Globe trotting prog masterminds Karnivool tore up the Roundhouse, Camden recently, and we were lucky enough to grab guitarist Mark Hosking for a quick chat before their set. Their debut album Themata was released ten years ago, and we discussed their plans to commemorate the milestone, how they find touring on the other side of the world, and who’s the most Australian.
MOSH: So it’s the tenth anniversary of your debut album ‘Themata’. Can fans expect anything special from the tour to reflect this?
Mark Hosking: We’re doing that when we get back to Australia. That will be chronologically the entire Themata album from start to finish, and then we’re going to jump around and have some fun at the end. There’ll be some guests, there’ll be some randomness, there’ll be some fun, an element of seriousness, but it’s just gonna be a blast. It’s been ten years since we released that album, it’s been an amazing ten years, absolutely mind boggling. We can’t believe it’s been ten years, so it’s just a great chance for us to look back and not just appreciate the album, but also the ten years that we’ve spent touring it and playing songs from it.
MOSH: How would you say you’ve changed as a band since you put out that record? Do you think you sound has shifted at all?
MH: I think it definitely has. We’ve always said we’re not the band that’s going to stay the same, we’re a band that prides ourselves on the fact that we won’t do the same album twice, and we always push ourselves musically and we’re always trying to do something tangential or something a bit different. So we make conscious decisions at the end of album cycles to go and discover something or go and find something new and bring it back and try and write a bit differently. And that happened from Themata to Sound Awake, and that happened from Sound Awake to Asymmetry. Part of it’s conscious and part of it’s not. So it’s amazing to look back, and there’s certain things you see doing the circle, doing the full evolution of going back to the start, but there’s definitely always something new you get from a new sound or a new album. And they are at least three years, four years apart, so time alone makes them sound different.
MOSH: How does it feel to be playing the Roundhouse? Do you feel any particular pressures playing certain venues, or do you approach every show the same?
MH: Every show is different, even big venue shows and small venue shows, they’re always different beasts. It’s a personal pressure to perform, but we don’t feel any real pressure, we’re just here to have fun. We’re fifteen shows deep on this tour, we’re well practiced, well rehearsed, the shows have been going great, the tours’ been amazing fun. We’re gonna put on a spectacle, that’s for sure, but it’s gonna be a fun show. I think you need to keep that in mind when you’re playing music; if you’re not having a good time up there it comes across, and the crowd pick up on that.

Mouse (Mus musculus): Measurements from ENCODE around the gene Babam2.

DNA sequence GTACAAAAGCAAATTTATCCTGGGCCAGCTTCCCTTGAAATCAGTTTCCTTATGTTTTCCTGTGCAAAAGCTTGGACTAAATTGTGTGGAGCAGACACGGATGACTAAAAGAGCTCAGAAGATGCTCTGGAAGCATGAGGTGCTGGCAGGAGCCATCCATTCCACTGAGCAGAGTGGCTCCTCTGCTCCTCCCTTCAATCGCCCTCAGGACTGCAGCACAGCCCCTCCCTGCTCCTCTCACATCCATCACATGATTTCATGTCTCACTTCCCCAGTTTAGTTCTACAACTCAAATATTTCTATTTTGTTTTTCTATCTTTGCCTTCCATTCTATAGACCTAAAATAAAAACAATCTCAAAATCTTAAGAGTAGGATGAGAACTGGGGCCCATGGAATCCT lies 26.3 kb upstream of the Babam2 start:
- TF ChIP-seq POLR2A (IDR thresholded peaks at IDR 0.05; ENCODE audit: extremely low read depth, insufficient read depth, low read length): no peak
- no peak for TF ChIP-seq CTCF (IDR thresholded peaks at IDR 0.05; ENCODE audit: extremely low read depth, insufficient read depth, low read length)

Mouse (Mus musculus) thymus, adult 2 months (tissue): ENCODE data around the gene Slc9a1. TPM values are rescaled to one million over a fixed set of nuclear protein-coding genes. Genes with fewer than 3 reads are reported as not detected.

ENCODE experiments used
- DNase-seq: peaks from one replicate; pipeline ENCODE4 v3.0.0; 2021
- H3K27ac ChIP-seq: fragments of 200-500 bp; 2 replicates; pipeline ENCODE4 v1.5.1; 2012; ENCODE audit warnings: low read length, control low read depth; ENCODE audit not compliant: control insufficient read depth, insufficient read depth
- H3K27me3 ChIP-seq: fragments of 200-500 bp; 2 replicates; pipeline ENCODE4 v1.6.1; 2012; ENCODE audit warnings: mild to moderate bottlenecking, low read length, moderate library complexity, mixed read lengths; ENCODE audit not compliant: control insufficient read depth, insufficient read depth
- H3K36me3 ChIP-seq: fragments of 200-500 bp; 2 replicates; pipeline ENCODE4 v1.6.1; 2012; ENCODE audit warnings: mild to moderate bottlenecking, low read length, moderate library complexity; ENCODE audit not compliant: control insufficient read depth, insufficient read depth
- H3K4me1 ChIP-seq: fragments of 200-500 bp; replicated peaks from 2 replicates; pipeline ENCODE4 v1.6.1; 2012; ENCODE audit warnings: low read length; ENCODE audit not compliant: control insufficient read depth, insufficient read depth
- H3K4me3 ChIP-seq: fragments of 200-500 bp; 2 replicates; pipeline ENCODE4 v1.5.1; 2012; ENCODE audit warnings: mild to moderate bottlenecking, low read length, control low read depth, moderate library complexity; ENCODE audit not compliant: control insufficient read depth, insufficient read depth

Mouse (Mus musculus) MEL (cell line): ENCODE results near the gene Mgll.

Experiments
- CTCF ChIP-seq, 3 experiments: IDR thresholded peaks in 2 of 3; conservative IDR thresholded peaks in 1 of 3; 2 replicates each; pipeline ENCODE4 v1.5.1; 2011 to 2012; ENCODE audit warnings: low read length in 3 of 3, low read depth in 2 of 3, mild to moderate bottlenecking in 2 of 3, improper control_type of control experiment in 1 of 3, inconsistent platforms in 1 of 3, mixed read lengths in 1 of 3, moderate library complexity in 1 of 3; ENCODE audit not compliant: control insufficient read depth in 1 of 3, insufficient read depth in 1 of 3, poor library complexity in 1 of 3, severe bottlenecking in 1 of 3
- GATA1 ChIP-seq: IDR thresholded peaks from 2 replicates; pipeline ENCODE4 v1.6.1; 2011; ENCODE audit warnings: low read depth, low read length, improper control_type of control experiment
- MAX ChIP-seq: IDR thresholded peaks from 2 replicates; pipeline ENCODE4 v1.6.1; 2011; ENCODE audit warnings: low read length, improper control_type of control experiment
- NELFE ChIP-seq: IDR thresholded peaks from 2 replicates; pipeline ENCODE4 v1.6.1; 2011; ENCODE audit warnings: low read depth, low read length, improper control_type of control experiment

MOSH: You’re set to release your entire back catalogue on vinyl. What motivated this decision? Are you guys vinyl collectors yourselves?
MH: Jon [Stockman, bass] is probably the only real vinyl collector. We all have a random collection of vinyl, but it was something we’ve wanted to do for a really long time, even back when Themata was first released. We always said we wanted to do it properly, we wanted to get it remastered and we wanted good artwork. We finally got all that together, so we felt it was a good time to do it, and what with the tenth anniversary it all kind of tied in and made sense. It’s exciting, I can’t wait. I’ve heard the test pressings but I can’t wait to hold a big piece of art like that, there’s something very cool about vinyl. All sound quality aside, it’s that physical presence which is really cool.
MOSH: Have you got any tips for up and coming bands in terms of longevity? It’s not every band that can keep going for almost 20 years.
MH: Longevity comes through friendship, you need to be good friends and you need to have a real good understanding of the people you’re playing with. So often people can let business get in the way of that relationship, and that’s right across the scale from bands that are playing in small pubs to bands that are playing internationally. You need to have a good respect for each other, and know you’re in a band that can be together for a long time. It’s a family at the end of the day, you’re in each other’s pockets all the time and it’s a very close, tight knit environment. So many great bands have broken up because people can’t see eye to eye or have let ego get in the way. I guess we’re lucky in that respect because we’re Australian: we have no egos”. *laughs*.